HT Business: October 10, 2016
New Delhi: In the summer this year, Joe King, the India head of Audi, was in Germany, driving a car with driverless technology, though not fully automated. When a car pulled-up in front of King, his Audi automatically applied the brakes. On another occasion, King’s driverless car took a perfect turn at 270 km an hour.
India does not have the kind of roads Germany does — the 270 kmph kind — but that does not mean this country cannot have cars that turn on their own. In fact, that day is not far when India will have driverless cars.
King expects self-driving Audis coming to India in the next four years. But the race is not confined to luxury carmakers such as Audi and technology companies such as Google; India’s largest car maker Maruti Suzuki and utility vehicle maker Mahindra & Mahindra too are very much in the race.
In fact, Maruti Suzuki has already introduced aspects of driver less technology in the version of Baleno that is exported to Japan and Europe. The premium hatchback has functions to assist the driver to have a safer ride. The collision-mitigating system, which features Adaptive Cruise Control (ACC), maintains distance from the vehicle in front accelerating and slowing down automatically .“It also has autonomous emergency braking capabilities when the car senses something ahead of it, to reduce the impact of collision,” said Raman CV, executive director (engineering) at Maruti.
Driverless cars are modified versions of normal cars, fitted with radar, laser, infrared sensors and cameras that allow the car to see, sense, feel and react to objects around it.
Advocates of self-driven cars say these can substantially reduce the 1.24 million deaths that happen in road accidents every year.
Mahindra & Mahindra (M&M) is investing in driverless vehicles across its models. Anand Mahindra, chairman and managing director, said at the company’s annual general meeting this year that the “future of mobility” is in shared mobility, renewable energy-powered vehicles — and autonomous vehicles.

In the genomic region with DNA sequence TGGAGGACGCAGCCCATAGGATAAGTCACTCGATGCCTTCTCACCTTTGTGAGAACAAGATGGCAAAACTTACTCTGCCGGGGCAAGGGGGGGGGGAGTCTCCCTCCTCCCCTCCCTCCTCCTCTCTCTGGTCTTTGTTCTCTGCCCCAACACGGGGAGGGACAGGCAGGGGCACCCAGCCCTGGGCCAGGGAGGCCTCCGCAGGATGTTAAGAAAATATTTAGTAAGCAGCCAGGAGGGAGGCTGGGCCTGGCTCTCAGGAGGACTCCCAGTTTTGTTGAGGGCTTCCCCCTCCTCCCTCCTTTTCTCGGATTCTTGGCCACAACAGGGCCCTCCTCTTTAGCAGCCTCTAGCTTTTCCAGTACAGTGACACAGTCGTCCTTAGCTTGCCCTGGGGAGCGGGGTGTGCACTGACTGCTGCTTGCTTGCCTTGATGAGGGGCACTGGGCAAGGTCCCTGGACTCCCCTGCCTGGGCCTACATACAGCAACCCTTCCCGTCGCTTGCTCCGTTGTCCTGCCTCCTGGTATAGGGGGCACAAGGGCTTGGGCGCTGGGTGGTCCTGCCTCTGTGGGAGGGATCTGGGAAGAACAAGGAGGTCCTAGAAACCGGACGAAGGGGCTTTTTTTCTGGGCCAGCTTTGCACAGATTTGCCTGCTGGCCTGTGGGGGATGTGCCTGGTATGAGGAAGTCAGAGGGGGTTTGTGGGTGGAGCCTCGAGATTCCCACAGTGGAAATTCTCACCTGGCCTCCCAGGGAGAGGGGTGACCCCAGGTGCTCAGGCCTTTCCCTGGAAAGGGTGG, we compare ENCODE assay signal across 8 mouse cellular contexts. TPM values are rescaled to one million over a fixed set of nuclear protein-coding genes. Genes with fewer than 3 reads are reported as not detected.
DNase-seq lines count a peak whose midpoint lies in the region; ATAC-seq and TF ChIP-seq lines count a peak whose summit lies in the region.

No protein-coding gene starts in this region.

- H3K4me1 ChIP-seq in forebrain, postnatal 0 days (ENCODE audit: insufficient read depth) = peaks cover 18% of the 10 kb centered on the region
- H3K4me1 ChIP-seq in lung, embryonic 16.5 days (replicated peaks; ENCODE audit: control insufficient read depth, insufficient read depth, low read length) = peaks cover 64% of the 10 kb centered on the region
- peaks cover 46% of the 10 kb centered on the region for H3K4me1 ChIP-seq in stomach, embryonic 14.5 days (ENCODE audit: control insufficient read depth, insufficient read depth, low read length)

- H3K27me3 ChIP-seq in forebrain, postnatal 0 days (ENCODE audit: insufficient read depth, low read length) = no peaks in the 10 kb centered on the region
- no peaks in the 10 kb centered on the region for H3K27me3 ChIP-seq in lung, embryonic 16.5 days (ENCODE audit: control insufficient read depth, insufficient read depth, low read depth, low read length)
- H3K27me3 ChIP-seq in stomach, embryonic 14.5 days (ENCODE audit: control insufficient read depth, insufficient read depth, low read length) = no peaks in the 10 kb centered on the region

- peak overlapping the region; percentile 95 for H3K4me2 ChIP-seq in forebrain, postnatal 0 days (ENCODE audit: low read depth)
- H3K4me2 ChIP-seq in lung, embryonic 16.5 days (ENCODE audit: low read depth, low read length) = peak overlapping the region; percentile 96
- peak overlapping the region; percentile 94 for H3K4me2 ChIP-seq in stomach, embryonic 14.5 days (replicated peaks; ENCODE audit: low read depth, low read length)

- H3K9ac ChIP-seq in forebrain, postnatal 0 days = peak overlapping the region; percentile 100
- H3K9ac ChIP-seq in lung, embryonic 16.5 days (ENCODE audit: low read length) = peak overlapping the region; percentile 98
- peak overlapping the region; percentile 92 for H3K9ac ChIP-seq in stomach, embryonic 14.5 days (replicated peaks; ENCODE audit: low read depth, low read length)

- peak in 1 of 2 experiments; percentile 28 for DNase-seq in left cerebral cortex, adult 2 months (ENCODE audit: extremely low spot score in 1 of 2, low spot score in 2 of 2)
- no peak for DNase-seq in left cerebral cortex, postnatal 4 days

“I believe that the technology is closer than we imagined. But their use will first occur in ring-fenced ‘circuits’ almost like shuttle routes. These could be located in city centres or tourist monument venues, or in some dedicated freight corridors,” said Mahindra, and added that his company would focus on developing autonomous, driverless commercial vehicles. For instance, Blue Labs, the company’s innovation centre, is working on an autonomous The government’ s opening up, in March, of the radar frequency that is used in automobiles has accelerated the advent of driverless cars in the country. Volvo launched the first radar technology-based car, the X90, in India in September. Jaguar Land Rover, owned by the Tata Group, brought in pilot parking with the new XF.
Before radar, carmakers could use camera and infrared, but those technologies have limitations — they work better at speeds of up to 40 kmph. “If there is a truck parked on the road, the radar picks up the signal, and sends the information to the driver from a few hundred meters ahead, and if you don’t stop, the car autobrakes itself,” said Tomvon Bonsdorff, managing director of Volvo Auto India.
All the technologies combined together allow a car to overtake and come back on the lane and take exits under normal traffic situation. As automakers feed the car’s system with more knowledge, it makes autonomous driving a better experience.
But all this technology comes at a cost. According to consultancy firm IHS Automotive, self-driving technology will make existing products $7,000-10,000 more expensive by 2025. But as the technologies become widespread, this will drop to $5,000 by 2030 and $3,000 by 2035.
IHS forecasts that sales of autonomous vehicles will be nearly 21 million in 2035. The US, Japan and China lead in the race of self-drive vehicles. “Global sales of autonomous vehicles will reach nearly 600,000 units in 2025,” Egil Juliussen, director of research at IHS Automotive, said in a report.
He said self-drive cars will have a 43% compounded annual growth rate between 2025 and 2035. Numbers for India were not available.
Most of the self-drive technologies will inevitably crop up in luxury cars. “Use of new technology is always in high-end cars before it is given to mass-market cars,” said Wilfried Aulbur, managing partner of Munich-headquartered Roland Berger’s India operations. The high cost involved in any nascent technology is one reason.
But India has a long road ahead before self-drive becomes pervasive. For one, all its roads will need to be mapped down to every inch, and not every metre or foot, if self-drive needs to become a reality, says a global executive at taxi-hire app company Uber.
Companies such as Uber and Google want a fleet of such cars in the next few years. Ford, too, wants one by 2021 for ride-share. Elon Musk’s Tesla is looking to spread its wings in India.
India has no laws on self-drive. Even car insurance companies will have to look to include driverless cars into their coverage.
“Technology is developing faster than the legal framework… What happens if two driverless collide? Who is to be blamed – the car maker or the traffic manning system?” asked Roland Folger, MD and CEO at Mercedes-Benz India.
Disclaimer: This information has been collected through secondary research and IBEF is not responsible for any errors in the same.